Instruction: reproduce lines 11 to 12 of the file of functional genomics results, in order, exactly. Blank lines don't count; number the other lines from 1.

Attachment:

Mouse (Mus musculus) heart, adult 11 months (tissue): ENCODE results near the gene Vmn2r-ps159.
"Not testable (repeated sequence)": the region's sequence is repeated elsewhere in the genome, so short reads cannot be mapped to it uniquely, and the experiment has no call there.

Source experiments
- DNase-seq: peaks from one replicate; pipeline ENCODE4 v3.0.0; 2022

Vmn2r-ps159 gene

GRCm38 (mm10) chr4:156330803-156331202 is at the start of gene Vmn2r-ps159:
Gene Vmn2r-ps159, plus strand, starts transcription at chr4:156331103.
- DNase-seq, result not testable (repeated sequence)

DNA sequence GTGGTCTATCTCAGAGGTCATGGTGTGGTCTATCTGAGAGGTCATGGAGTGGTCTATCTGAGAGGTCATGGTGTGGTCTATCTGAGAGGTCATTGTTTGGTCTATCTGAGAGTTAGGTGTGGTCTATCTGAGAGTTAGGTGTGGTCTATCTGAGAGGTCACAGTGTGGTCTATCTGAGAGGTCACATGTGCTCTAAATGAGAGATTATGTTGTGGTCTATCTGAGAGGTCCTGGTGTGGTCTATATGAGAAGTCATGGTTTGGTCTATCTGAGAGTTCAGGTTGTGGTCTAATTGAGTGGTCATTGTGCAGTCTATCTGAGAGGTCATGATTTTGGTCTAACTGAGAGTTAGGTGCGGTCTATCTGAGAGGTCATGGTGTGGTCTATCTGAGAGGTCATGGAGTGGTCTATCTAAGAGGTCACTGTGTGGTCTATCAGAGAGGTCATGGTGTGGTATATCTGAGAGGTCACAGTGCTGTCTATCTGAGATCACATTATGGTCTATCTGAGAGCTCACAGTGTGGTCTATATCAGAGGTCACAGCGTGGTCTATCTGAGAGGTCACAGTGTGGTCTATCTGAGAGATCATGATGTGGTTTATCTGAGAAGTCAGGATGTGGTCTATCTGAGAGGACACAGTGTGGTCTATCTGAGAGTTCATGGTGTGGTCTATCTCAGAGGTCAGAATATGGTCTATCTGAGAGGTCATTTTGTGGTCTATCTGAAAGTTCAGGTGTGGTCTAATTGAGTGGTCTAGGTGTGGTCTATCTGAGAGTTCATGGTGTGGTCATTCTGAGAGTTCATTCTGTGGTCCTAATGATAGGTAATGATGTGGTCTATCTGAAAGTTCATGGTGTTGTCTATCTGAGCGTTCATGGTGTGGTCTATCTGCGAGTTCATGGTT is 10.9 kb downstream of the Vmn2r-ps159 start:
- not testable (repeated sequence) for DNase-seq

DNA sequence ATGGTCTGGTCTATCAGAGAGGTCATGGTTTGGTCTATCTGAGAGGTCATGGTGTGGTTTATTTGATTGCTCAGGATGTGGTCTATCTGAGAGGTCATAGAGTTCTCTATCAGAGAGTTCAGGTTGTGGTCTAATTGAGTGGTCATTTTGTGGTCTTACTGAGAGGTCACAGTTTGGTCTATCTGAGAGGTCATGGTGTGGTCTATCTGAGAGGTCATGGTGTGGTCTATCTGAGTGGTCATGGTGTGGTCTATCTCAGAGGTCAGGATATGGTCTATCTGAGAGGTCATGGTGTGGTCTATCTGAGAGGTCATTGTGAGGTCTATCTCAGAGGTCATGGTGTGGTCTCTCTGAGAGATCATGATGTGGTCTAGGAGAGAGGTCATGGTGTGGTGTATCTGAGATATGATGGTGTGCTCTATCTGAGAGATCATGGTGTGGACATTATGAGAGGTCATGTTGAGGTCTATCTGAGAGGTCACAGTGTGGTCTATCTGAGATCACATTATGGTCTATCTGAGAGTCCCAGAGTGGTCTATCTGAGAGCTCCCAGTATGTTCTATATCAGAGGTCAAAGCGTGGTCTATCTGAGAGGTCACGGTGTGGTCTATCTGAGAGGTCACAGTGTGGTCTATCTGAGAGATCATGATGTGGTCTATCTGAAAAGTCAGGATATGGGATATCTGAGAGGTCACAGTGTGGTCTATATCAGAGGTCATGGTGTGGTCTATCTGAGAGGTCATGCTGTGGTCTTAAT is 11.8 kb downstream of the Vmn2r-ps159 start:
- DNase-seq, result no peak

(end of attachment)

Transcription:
DNA sequence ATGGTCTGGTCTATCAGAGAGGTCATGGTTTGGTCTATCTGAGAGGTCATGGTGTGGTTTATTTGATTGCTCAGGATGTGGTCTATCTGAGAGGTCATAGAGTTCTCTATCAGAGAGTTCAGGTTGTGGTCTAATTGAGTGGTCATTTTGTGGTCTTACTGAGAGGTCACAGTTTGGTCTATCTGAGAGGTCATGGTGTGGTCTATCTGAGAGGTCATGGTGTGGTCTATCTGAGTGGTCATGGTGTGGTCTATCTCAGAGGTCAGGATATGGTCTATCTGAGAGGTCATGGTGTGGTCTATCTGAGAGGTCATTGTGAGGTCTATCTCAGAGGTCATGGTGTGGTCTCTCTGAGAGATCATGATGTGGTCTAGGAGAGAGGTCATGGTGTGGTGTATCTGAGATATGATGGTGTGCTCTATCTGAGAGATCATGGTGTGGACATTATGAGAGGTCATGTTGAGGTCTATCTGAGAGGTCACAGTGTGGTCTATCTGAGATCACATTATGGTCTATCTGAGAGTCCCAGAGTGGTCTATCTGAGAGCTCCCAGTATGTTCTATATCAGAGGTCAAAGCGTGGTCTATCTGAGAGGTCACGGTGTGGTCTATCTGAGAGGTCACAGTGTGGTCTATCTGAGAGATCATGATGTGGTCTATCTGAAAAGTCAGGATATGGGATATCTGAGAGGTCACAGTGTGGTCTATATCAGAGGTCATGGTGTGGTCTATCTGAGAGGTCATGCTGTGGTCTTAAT is 11.8 kb downstream of the Vmn2r-ps159 start:
- DNase-seq, result no peak